Angela Weber Miller's set for Spamalot at Mercury Theater. Credit: Shane Murray Corcoran

Roughly 15 or so years ago, the Jeff Committee called in a trio of cis-male set/light/sound designers to give members an overview of their work. As the presentation wound down, the men took questions. The question I remember (because as a then-member of the committee, I asked it) was whether women were represented to any significant degree among designers and if not, why not. The answer—a slightly awkward and quite vague “Well, not really . . . because there just aren’t”—was as dismal as it was memorable.

Scan a thousand or so stage bills going back to 1993 and you’ll see that parity is a long time coming, and still not even close to here. There’s no Chicago Designer Database officially crunching the numbers. This year’s Equity Jeff Award nominations, announced earlier this week, show the discrepancy. The set and lighting design categories each featured ten names (some with more than one nomination), but only two women set designers and two women lighting designers were nominated, and those four were in the “midsize” category. No women were nominated for sound, projection design, or fight choreography.

But non-cis-male designers can thank women like Angela Weber Miller, Denise Karczewski, and Alexis Black for paving the way toward parity. Or rather, hacking a way through the industry’s entrenched patriarchy with metaphorical machetes of color, structure, and brawling.

Miller and Karczewski are designing sets and lights (respectively) for Mercury Theater Chicago’s Spamalot, one of at least four fall shows with design crews that are exclusively femme, nonbinary, or gender nonconforming. (Miller just earned a Jeff nomination for her set for First Folio Theatre’s production of All Childish Things, while Karczewski is nominated for her lighting design for A Chorus Line with Porchlight Music Theatre.) After 25 years in the business, Weber has thoughts.

“I tend to stalk the creative team announcements in Performink, and it’s pretty obnoxious,” she says. “The creative teams are mostly guys. And it seems like it’s almost always the theaters with the biggest budgets that aren’t hiring women. It’s like they’re saying ‘we don’t trust you with the money.'”

“It’s such a loaded topic,” says Karczewski, who started working as a designer in 1994. “If I say I’m not getting hired because I’m a woman, I sound like a whiny little bitch even though at this point I don’t have a hard time finding gigs. I don’t think it’s deliberate, but I do think the people who do the hiring get comfortable with a certain pool of designers they stick with. And those designers have historically been white and male.”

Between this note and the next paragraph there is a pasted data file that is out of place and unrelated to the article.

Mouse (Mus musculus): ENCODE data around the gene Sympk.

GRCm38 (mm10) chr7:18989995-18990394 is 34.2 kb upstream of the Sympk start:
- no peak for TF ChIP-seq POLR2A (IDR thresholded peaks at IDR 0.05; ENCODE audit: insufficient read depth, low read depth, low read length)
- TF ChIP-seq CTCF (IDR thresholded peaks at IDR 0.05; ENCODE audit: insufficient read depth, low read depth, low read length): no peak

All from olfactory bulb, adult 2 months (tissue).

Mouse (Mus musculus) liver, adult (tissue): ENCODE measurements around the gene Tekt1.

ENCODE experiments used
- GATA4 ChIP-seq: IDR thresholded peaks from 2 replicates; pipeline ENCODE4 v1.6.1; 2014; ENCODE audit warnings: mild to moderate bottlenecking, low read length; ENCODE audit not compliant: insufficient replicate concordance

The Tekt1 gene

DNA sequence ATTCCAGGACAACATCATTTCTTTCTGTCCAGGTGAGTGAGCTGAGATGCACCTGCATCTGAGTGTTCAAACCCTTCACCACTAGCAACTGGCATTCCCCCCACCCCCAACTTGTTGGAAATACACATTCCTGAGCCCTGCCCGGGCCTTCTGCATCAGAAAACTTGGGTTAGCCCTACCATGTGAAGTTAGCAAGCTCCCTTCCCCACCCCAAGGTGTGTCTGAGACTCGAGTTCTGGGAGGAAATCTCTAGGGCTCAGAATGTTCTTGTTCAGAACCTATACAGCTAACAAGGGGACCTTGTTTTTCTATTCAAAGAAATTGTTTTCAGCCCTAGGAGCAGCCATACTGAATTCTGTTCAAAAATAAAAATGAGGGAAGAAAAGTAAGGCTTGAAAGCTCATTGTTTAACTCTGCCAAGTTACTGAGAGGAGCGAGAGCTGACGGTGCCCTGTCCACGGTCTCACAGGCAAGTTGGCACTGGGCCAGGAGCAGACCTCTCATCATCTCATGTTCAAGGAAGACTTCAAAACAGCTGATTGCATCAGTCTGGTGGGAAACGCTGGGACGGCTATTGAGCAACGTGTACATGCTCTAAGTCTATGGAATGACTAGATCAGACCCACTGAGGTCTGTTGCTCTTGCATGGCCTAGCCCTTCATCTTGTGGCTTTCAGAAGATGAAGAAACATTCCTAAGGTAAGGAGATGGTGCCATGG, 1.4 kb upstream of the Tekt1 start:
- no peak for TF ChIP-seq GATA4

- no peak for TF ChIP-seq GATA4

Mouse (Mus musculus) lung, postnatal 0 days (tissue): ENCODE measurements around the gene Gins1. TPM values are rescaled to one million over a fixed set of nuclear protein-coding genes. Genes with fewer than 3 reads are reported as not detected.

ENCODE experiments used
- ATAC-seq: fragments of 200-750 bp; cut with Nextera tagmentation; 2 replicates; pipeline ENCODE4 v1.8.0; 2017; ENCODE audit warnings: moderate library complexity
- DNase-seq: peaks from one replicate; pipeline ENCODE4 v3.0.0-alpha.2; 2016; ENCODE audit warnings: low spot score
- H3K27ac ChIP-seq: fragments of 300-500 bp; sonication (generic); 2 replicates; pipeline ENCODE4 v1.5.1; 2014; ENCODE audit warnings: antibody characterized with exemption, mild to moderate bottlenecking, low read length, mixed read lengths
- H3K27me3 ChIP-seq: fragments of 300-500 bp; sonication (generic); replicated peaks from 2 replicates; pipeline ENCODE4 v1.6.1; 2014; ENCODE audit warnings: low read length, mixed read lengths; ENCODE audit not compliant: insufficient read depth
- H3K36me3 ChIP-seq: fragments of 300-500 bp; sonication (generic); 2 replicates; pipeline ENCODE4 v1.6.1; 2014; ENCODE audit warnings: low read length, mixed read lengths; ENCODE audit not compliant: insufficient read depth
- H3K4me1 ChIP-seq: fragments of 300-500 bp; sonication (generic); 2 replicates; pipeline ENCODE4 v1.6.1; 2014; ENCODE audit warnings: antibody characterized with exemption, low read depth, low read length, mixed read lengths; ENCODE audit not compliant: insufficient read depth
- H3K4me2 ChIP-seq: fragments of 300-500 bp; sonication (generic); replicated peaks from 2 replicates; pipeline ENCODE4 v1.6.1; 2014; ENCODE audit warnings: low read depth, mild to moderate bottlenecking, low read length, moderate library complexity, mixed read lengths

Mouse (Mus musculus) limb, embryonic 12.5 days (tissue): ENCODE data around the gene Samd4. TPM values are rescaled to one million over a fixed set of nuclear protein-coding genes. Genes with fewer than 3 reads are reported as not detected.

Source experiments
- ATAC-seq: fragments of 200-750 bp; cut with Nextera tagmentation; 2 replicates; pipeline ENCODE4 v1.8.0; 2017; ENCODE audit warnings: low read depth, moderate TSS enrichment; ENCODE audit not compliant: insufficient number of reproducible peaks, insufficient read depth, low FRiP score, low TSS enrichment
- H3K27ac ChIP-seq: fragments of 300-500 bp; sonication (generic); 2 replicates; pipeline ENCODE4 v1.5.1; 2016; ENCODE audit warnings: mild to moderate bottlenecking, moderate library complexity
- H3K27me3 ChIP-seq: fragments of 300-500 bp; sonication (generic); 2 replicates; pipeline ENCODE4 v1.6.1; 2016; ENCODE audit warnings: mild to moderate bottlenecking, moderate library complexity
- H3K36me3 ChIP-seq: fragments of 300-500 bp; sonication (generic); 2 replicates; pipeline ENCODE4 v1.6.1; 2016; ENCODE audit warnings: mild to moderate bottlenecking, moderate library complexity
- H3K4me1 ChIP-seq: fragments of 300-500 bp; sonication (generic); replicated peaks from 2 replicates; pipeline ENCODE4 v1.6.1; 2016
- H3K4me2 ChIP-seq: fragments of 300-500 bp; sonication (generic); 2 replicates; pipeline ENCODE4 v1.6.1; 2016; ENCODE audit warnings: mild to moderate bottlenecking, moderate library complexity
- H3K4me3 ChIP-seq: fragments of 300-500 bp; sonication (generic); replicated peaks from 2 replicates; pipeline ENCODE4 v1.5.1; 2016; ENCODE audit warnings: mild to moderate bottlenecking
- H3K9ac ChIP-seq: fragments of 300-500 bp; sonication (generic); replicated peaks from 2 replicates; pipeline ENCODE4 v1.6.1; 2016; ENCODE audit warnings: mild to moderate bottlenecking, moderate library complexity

Budget- and personnel-wise, Spamalot is one of the biggest shows this fall with an all-femme/NB/NGC crew. Victory Gardens’ production of Tiny Beautiful Things features four women out of five lead designers as well, and musical-focused Firebrand Theatre has hired women for key design roles since its founding in 2017.

Redtwist and Intrinsic theaters are each mounting Jane Martin’s Keely and Du this fall with female design teams. The riveting drama is intensely, physically intimate: Keely is seeking an abortion after being raped; Du kidnaps her to prevent the abortion from happening.

It falls to University of Michigan-based violence and intimacy designer Black to keep Redtwist’s cast safe while looking like they’re beating the daylights out of each other, sometimes while in chains. Like Weber and Karczewski, Black has been designing for close to a quarter of a century. “There used to be a lot more microaggressions,” she says. “For instance, I was always the ‘female fight choreographer,’ always the title qualified by the fact that I was ‘female,'” she says. “For years, when I walked into a room, I had to prove that I was supposed to be there. Now I can walk into a room and it’s just like, ‘let’s get started.'”

Women designers also have had to fight to be heard in the first place. “We used to joke that people couldn’t hear you above your vagina,” says Karczewski. Weber puts it slightly differently. “When I was first starting, it was like nobody heard my ideas until they were repeated by a man,” she recalls.

The design world is mirrored in the larger world, Black adds. “There’s more male CEOs than others in part because sometimes we tend to not apply for jobs. Statistically, I’ve read that women tend to apply for jobs where they have about 90 percent of the qualifications. Men will apply when they have 40 percent.”

A member of the Society of American Fight Directors, Black is also a certified intimacy director with Intimacy Directors International. She’s designed with sex and blood and bodies from Broadway to South Korea. “It’s not like the movement is excluding men,” she says. “Women in design aren’t waiting for someone else to create space at the table. They’re saying, ‘Hey, we’re making this table bigger.'” Despite femme/enby/nongender-conforming combat companies like Babes With Blades, the SAFD lists only one femme-presenting designer on its roster of certified fight masters.

Local Two of the International Alliance of Theatrical Stage Employees (IATSE) doesn’t keep an official count of designers by gender. Nor does IATSE’s national union, which covers film crews. Still, IATSE’s national group recently established a women’s committee. Committee board member Christine Taddeo estimates there were five women working as grips or electricians when she joined the union more than 20 years ago. Now there are at least five times that, she said. The union also has several trans members, she added. Film might be slightly ahead of stage when it comes to parity, but that’s certainly not because of lack of creativity or drive.

“I’ve breastfed while running light cues, changed diapers while scene changing,” says Weber. “You find a way.”  v